Intense.


This week has been intense so far. We have all been pushing the available light hours this week trying to get this barn frame disassembled in an orderly and efficient manner. On Tuesday, I pulled sheathing while Julia, Eden, and our friend Rachel de-nailed the boards as they came off. I also began taking down a few of the addition’s sawn rafters. As progress moved along on the barn, Mike C was back at home negotiating an Issue Eleven freight shipment debacle. Delay after delay. Wrong phone numbers. No one knows what’s going on. The driver left. Maybe tomorrow. Maybe not.

But MC is persistent and was finally able to get them to deliver yesterday morning and got it all loaded into storage by himself before driving to the job site to help with sheathing removal for the rest of the day. Mike U came shortly behind, just after a gruesome wisdom tooth extraction. He’s almost always chipper and up for anything, but the poor guy looked walloped. By the end of yesterday, Eden and I had the whole roof sheathing stripped, and Julia, MC, and MU had it largely de-nailed.

The first order of the day today is to take these rafters down. The original rafter system was a major rafter/minor purlin system, but at some point down the road, the purlins and ridge pole were cut off and sawn rafters were placed between the hewn major rafters, converting it into a common rafter system. We’ll of course be restoring it back to major rafter/minor purlin. Because.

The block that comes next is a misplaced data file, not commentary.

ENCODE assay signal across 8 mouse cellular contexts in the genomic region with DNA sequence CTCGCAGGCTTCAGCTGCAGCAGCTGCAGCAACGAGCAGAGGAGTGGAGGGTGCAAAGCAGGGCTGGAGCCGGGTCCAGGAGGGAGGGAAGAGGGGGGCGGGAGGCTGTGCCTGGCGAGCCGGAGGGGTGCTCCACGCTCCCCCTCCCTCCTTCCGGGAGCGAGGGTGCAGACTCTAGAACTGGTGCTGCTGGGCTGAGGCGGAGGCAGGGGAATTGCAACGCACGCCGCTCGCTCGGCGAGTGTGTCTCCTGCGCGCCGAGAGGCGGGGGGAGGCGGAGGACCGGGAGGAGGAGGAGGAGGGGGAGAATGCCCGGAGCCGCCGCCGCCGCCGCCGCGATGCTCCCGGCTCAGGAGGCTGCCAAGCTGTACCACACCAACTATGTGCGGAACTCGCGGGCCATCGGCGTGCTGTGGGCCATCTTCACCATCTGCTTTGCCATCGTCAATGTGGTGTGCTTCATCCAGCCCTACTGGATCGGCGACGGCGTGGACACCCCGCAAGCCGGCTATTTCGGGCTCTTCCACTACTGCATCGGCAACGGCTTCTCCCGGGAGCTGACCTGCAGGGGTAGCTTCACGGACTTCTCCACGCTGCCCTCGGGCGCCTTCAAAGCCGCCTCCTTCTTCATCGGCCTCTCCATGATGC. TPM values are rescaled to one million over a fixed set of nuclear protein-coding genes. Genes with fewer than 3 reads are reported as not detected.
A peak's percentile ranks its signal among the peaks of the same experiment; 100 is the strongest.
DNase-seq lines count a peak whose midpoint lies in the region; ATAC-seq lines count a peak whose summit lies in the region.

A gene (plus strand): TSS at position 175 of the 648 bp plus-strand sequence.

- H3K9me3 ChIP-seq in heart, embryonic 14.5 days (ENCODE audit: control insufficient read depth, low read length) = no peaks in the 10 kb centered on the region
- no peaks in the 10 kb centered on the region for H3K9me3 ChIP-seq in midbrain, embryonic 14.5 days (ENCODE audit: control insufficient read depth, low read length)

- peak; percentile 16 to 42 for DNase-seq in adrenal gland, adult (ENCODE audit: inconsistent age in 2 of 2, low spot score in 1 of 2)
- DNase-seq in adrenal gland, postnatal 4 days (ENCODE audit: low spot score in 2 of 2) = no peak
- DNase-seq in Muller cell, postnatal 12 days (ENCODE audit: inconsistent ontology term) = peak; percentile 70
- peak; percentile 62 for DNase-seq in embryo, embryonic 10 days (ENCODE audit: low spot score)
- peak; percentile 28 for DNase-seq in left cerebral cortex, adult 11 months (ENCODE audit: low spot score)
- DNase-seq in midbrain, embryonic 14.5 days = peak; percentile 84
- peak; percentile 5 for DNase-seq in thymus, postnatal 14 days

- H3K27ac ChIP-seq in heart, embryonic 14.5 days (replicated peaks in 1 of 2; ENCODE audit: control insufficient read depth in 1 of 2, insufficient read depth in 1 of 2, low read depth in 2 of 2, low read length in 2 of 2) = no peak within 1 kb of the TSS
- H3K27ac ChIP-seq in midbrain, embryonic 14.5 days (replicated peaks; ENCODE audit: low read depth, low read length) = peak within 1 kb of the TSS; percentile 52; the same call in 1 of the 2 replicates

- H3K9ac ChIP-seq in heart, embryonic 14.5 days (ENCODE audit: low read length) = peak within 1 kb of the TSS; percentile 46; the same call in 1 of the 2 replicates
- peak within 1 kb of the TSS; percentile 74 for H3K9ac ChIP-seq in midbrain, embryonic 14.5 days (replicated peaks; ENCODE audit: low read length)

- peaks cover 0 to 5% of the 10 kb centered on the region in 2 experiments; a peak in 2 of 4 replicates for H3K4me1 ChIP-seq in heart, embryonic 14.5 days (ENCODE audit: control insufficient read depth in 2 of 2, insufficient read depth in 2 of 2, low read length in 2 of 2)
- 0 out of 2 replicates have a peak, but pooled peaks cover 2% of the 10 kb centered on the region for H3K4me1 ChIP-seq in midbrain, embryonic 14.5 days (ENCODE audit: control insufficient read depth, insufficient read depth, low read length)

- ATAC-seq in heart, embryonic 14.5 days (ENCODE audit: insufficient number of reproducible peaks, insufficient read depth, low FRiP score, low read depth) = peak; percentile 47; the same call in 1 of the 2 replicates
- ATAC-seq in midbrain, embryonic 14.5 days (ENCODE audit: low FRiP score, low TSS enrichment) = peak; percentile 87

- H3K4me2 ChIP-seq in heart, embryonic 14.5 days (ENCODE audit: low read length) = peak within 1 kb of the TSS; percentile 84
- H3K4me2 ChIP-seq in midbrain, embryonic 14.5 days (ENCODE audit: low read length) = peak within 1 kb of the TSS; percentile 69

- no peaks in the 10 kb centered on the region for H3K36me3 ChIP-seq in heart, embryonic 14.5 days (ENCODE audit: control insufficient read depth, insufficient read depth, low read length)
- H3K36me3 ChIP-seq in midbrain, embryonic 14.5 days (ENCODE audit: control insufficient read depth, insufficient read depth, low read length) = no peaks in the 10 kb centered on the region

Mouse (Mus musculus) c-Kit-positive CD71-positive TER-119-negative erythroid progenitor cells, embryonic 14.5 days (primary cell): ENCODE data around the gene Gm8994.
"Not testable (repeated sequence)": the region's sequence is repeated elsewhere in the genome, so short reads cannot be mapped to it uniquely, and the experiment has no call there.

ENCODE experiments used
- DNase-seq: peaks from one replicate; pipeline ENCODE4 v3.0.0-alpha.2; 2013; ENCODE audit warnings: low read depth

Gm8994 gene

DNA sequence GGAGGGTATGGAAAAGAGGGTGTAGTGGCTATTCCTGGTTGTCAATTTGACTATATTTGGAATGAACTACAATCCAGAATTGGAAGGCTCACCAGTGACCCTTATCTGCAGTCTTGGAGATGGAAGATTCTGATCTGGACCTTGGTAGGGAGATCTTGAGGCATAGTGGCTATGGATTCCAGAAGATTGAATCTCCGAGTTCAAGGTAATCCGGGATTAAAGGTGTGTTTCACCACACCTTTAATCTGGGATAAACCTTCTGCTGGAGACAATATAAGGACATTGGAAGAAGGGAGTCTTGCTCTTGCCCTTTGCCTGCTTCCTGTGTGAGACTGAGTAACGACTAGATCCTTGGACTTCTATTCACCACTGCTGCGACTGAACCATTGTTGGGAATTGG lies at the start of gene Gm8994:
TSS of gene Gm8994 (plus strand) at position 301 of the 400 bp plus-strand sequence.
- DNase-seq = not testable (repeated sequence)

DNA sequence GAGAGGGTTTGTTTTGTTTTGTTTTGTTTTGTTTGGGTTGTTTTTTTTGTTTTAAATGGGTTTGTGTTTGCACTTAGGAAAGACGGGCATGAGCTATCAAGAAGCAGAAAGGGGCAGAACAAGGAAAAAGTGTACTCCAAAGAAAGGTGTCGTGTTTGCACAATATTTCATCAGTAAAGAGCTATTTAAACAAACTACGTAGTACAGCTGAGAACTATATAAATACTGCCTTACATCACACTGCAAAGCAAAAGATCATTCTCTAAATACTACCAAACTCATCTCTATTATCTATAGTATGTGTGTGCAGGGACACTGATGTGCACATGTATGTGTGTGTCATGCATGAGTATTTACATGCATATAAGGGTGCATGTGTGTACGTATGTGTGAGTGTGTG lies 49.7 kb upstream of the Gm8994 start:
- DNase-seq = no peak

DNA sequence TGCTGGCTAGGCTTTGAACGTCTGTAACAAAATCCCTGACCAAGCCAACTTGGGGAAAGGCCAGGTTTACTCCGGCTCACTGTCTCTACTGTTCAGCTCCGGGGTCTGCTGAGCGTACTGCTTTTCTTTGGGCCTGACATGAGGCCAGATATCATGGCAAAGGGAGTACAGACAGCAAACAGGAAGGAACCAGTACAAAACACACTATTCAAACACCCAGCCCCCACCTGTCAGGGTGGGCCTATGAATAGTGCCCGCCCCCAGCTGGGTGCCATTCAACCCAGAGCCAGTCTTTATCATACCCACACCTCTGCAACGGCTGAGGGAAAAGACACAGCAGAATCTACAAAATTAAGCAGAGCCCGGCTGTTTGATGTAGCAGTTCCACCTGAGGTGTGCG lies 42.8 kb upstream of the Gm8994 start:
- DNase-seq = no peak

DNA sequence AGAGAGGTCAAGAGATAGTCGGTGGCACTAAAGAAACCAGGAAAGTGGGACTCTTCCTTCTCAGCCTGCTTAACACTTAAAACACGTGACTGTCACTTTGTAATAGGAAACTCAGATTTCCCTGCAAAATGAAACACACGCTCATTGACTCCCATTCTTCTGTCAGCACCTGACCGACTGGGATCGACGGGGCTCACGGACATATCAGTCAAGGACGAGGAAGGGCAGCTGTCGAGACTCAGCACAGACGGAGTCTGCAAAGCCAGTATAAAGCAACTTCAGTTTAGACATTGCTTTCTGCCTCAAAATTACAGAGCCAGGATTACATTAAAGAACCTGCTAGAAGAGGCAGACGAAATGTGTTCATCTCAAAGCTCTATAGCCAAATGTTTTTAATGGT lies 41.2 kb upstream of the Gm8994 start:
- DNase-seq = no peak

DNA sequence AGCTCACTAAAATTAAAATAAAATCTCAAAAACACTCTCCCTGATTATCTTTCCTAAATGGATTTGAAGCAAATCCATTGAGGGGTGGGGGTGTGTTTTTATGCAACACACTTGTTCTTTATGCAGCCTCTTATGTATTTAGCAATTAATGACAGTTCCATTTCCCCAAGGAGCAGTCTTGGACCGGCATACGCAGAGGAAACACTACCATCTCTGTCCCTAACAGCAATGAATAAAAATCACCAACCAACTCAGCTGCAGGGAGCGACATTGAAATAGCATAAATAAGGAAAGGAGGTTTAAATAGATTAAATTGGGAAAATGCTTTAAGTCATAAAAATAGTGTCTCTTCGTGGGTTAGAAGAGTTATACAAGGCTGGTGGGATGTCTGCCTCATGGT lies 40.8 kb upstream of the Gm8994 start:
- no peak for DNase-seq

After the hubbub of the day, I got to spend a few minutes soaking in our hot-off-the-press Issue Eleven. We’re absolutely delighted with it. The printing is as crisp as ever, the paper is lush, and the articles are riveting. I have to confess that I love my job. Sending these articles out into the world is invigorating.

If you’re a subscriber, go right now and check your mailbox – your copy might be there. If not, check again in 10 minutes.

If you still need to order a copy of Issue Eleven, you can do so here.

Thank for your support of our efforts celebrating pre-industrial handcraft – the kind of work that we believe makes the world more beautiful.

– Joshua

 






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